Larry Miller’s News Stand

Rain hammered the city, and Larry Miller’s newsstand took the worst of it.

The drains filled then the gutters, and the overflow flooded the sidewalk as Larry did what he could to keep his goods dry.

As soon as the silver dollar size drops began to fall the old newsy pulled everything off the sidewalk, stacking the papers and other bundles under the roof of his shanty, leaving the morning news on the sidewalk, using their bundles to try and divert as much of the water as he could away from the newsstand.

The roof was leaking and so Larry decided to use the evening papers to seal the gaps in the shingles of his little pitched roof, affording a little protection so that the rain was not streaming through unabatted, soaking his more valuable merchandise.

Larry was drenched and miserable with water pooling in his boots, and there was nothing he could do about it. He purveyed more than the news, and despite the heavy rain the flesh markets and drug dealing on Lake Street were proceeding like most other nights.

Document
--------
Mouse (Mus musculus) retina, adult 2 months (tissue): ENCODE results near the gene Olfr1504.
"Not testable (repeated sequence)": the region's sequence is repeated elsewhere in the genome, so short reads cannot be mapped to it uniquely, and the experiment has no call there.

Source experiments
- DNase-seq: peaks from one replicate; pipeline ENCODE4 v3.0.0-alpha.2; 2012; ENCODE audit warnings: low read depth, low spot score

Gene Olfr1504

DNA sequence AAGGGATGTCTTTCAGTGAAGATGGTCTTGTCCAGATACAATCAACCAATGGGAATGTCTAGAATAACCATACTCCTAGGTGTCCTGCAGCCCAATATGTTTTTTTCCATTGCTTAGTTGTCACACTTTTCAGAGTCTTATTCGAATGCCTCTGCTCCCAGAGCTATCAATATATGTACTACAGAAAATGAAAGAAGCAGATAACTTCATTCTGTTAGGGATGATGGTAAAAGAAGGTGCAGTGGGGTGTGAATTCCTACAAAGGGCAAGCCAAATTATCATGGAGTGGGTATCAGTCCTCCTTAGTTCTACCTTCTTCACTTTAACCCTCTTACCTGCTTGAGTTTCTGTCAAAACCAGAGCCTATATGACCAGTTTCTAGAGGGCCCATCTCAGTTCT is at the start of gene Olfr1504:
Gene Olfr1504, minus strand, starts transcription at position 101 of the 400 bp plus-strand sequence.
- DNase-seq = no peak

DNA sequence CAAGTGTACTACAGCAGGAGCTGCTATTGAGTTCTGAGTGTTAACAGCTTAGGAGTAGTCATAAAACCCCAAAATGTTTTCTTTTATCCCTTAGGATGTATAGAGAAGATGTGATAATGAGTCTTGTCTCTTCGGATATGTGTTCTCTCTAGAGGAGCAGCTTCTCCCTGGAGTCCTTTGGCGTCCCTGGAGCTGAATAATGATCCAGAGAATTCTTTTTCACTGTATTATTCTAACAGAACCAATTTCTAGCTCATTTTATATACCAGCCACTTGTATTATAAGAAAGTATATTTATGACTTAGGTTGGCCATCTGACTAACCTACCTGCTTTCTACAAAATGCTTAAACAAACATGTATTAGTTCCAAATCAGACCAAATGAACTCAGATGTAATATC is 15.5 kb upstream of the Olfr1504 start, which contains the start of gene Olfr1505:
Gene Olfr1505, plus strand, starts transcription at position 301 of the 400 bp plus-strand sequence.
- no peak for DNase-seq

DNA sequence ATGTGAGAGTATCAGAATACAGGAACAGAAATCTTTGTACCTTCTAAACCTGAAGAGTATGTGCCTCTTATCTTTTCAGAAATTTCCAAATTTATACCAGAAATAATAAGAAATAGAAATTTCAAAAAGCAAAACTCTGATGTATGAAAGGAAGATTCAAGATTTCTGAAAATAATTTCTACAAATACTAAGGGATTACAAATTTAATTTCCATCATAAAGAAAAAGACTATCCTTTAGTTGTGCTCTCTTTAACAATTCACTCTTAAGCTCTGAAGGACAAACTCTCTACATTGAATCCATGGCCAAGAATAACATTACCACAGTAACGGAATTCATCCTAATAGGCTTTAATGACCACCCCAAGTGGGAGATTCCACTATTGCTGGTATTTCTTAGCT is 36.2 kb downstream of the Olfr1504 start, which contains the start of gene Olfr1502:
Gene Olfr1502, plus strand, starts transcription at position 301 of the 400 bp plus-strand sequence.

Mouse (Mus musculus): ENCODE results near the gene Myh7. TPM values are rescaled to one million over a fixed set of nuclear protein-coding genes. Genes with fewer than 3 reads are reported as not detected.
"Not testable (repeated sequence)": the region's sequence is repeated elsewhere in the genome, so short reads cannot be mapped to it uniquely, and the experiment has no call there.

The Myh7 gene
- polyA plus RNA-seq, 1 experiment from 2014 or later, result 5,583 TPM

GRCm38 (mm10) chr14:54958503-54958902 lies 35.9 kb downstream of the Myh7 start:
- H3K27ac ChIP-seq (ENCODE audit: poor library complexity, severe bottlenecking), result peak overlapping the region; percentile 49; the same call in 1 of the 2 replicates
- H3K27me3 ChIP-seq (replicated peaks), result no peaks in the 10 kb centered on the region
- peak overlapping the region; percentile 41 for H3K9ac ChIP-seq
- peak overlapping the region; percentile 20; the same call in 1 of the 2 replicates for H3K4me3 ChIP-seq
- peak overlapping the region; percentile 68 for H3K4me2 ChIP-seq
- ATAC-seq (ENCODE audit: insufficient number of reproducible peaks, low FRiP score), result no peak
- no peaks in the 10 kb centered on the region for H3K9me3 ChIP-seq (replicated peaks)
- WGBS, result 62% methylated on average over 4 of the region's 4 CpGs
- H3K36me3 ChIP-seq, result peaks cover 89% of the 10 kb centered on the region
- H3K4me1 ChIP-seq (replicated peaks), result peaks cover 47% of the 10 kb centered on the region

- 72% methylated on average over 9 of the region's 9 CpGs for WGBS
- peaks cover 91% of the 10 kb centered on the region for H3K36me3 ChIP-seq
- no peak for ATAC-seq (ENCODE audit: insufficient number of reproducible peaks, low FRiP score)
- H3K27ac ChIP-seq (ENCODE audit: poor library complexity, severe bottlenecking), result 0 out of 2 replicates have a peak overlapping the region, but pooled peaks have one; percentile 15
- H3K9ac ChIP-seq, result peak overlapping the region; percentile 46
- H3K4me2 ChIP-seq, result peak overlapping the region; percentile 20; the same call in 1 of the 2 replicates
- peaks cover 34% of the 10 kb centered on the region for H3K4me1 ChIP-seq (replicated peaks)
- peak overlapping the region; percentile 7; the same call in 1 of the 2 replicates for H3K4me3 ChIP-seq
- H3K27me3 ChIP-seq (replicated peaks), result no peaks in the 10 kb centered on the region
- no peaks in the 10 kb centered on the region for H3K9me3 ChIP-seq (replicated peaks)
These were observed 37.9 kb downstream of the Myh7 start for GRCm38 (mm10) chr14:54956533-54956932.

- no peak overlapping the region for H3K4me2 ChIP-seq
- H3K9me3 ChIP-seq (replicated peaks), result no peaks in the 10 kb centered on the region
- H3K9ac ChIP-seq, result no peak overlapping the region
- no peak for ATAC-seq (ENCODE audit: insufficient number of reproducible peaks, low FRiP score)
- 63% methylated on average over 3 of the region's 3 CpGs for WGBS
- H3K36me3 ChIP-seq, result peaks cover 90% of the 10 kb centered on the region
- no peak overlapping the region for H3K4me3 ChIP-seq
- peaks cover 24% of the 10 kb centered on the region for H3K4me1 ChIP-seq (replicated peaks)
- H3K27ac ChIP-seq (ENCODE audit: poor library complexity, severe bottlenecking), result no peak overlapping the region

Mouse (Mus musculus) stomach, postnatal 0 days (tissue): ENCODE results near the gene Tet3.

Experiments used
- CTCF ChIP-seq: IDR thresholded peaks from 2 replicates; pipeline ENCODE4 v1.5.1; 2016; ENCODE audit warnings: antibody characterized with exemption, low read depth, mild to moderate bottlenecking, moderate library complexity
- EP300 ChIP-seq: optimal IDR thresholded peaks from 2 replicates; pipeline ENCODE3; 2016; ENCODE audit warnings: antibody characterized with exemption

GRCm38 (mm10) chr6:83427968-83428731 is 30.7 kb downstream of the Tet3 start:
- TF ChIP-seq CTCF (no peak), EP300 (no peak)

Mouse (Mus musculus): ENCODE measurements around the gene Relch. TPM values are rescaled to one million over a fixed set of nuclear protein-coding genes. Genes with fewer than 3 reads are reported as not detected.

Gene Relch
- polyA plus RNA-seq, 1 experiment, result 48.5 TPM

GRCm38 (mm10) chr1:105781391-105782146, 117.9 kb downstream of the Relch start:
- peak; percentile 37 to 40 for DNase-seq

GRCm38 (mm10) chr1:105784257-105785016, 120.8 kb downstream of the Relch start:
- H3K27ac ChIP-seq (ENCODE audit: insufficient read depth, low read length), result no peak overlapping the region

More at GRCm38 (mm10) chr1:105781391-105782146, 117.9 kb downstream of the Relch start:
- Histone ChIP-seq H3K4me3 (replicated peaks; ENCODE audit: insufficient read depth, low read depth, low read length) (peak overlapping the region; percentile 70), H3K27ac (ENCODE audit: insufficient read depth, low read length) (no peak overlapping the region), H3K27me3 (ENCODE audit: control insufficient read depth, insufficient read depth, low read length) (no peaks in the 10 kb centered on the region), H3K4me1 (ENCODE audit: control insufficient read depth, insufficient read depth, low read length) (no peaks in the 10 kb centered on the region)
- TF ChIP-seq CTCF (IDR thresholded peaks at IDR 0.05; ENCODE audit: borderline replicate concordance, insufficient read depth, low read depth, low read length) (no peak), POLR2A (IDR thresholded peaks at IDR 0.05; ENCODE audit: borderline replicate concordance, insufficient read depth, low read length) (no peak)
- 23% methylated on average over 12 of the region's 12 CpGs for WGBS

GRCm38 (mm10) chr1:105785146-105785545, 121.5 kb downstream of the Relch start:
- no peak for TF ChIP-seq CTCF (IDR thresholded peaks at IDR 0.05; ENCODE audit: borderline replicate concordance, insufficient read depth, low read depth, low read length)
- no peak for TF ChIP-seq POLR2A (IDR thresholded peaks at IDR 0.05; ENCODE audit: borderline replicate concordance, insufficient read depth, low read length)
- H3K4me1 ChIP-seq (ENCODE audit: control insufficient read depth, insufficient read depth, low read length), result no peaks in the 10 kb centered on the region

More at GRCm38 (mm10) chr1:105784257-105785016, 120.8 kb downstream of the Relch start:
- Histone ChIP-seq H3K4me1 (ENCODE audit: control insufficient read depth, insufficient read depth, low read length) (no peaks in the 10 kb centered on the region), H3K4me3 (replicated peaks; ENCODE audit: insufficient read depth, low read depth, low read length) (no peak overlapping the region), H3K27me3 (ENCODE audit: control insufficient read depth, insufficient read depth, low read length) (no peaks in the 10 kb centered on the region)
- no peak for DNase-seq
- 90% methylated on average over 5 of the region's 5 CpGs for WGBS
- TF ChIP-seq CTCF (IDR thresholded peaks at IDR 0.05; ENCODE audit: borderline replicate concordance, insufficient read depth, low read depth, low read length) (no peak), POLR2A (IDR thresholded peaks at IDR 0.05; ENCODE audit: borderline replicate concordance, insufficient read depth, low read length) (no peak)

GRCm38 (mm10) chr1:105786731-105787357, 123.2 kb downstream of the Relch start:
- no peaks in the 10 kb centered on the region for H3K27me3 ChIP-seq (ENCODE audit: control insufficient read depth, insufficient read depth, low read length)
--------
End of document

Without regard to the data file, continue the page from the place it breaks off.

Bad weather wouldn’t stop the addicts from leaving their homes and apartments, or whatever filthy corner of the world they lived in, to find what they needed to get through the night.

Larry Miller had a job to do; not that he made any money for the part he played, a little bit yes, but hardly more than the cost of the protection he had to pay Karl Thorrson and his gang for the privilege of doing business on their turf.

They were a tough bunch, tougher than Colonel Forrester ever was when he ran the streets.

There were no days off, not for him, not in Saint Anthony; so he sat out the storm and waited for the night to be over.

After he did all he could to keep his goods dry and secure, he sat behind the counter of the newsstand and waited, watching the street, smoking a cigar.

Then he saw the man-himself; he saw the giant, Karl Thorrson crossing the street in front of him to enter the Round-Up. He went in with none of his men, and he had a propensity for violence.

To Larry Miller that seemed like an ominous sign, a sure indication that something terrible would happen to his friends who owned the corner bar.